Offshore Trusts Report: Cook Islands
Supervisory and Licensing Regime and Fees
A company offering trust services must obtain a licence.
The Trustee Companies (Due Diligence) Regulations
1996 require the officers and employees of a registered trust company
to take reasonable precautions to ensure that an International Trust
is not being used to shelter assets derived from drug smuggling,
money laundering or other serious crime; and the Offshore Criminal
Provisions Act 1996 provides that where an officer or employee of
a registered trust company has cause to suspect that an International
Trust is being used to shelter the proceeds of drug trafficking
or that a person related to or involved with the entity has been
convicted of serious criminal activity, that matter is to be referred
to the appropriate Government regulatory body.
Furthermore the registered trust company is to provide
such reasonable assistance, documentation and other information
as may be required by the Government regulatory body under the law.
In common with many other offshore jurisdictions,
the Cook Islands responded to pressure from the OECD and FATF by
tightening up its regulatory regime. Specifically, the Cook Islands
responded to its inclusion on the FATF black-list of jurisdictions
which have weak anti-money laundering legislation. In September
2000, the Cook Islands parliament passed the Money Laundering Prevention
Act, which provided for the setting up of a Money Laundering Authority,
to consist of the government's financial secretary (in the chair),
the commissioner for offshore financial services and the commissioner
The Money Laundering Prevention Regulations 2001
incorporated Guidance Notes for Financial Institutions based on
models from New Zealand, Japan and Guernsey. Issues covered in the
Notes included 'know your customer' rules; recognising suspicious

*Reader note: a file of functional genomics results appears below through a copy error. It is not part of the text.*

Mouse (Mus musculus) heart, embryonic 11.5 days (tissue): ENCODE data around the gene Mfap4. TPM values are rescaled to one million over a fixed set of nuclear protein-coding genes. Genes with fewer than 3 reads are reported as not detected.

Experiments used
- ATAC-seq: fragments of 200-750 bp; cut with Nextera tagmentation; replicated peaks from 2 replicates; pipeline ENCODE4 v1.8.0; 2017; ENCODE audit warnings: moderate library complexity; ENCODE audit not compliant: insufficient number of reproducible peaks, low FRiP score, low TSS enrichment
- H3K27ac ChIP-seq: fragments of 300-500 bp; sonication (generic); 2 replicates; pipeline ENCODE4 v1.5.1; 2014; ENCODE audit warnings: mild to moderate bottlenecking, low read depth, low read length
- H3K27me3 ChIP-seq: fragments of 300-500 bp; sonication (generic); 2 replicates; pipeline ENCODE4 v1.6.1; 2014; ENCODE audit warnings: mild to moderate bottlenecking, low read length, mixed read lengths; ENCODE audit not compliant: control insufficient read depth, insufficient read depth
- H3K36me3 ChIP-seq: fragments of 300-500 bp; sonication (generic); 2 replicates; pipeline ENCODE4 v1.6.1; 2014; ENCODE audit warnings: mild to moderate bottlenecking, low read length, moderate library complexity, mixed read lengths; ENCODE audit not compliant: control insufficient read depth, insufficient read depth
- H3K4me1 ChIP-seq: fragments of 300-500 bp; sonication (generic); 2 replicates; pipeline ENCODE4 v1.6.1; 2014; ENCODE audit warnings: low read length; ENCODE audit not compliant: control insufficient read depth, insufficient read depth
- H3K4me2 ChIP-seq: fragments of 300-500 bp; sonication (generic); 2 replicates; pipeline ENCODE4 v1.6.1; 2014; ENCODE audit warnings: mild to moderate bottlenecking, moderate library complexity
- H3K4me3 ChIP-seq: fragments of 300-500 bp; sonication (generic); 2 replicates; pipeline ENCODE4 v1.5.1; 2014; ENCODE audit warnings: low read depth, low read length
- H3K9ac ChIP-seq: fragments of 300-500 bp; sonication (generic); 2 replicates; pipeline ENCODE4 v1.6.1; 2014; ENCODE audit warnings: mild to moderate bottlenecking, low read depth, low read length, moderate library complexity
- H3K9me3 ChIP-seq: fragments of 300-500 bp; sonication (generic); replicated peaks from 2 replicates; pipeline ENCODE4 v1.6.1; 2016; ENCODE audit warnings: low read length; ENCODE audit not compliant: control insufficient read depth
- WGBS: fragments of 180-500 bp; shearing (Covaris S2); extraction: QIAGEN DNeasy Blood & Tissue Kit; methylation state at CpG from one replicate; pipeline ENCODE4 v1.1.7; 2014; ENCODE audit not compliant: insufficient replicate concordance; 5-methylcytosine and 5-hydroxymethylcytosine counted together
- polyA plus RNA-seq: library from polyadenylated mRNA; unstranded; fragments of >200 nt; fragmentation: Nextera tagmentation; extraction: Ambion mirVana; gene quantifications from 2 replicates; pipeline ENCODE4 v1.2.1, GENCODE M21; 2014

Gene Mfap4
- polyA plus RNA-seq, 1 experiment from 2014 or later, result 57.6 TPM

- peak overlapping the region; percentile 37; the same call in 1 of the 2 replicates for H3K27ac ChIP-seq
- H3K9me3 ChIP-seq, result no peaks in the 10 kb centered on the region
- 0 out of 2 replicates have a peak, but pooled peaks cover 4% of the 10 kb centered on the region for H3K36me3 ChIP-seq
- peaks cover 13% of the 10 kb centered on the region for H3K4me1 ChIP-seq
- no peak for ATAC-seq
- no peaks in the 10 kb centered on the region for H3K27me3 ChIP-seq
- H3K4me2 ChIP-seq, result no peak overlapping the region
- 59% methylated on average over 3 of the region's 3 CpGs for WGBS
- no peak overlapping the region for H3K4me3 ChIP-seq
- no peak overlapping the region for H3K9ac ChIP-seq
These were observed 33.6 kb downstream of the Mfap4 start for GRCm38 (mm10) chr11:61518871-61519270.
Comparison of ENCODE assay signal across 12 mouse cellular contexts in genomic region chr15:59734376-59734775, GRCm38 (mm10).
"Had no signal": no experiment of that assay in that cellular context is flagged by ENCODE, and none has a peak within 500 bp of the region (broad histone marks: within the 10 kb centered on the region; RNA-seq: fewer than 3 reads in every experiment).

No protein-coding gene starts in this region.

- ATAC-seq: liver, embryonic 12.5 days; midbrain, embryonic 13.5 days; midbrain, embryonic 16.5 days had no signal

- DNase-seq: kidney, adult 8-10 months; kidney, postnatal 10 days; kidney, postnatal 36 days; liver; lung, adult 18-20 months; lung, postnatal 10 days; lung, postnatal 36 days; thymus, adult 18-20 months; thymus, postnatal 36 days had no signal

customers/transactions; reporting of suspicion transactions; keeping
of records and training. A Financial Intelligence Unit has been
established within the Office of the Commissioner for Offshore Financial
Services and the New Zealand government provided a technical adviser
to the Cook Islands to assist in the set up and implementation of
an appropriate data-base system and to train local staff in its
The Finance Intelligence Unit established in 2003,
was accepted as a member of the Egmont Group – the internationally
recognised body for FIUs - in July 2004.
Under Sections 10 and 11 of the Financial Transactions Reporting
Act 2003, a broad range of “financial institutions”
are required to submit ML-related reports to the FIU on suspicious
transactions and cash and/or electronic transactions above NZ$10,000
(at the time of writing).
The FIU has the authority to require reporting parties to supplement
reports and has broad powers to obtain relevant information needed
to combat ML. The FIU is able to exchange information with counterpart
FIUs or like agencies without violation of secrecy provisions.
In July 2009, the Cooks Islands signed a Tax Information Exchange
Agreement with New Zealand. The Agreement provides for full exchange
of information on criminal and civil tax matters between the two
countries, according to New Zealand’s Revenue Minister, Peter
Dunne. "We welcome the signing of this important Agreement
with the Cook Islands, with whom we have a close historical, economic
and cultural relationship," he said.
Dunne said that the Agreement will cover "not only information
held by banks and other financial institutions, but also information
on who benefits in company ownership chains and on the settlors,
trustees and beneficiaries of trusts."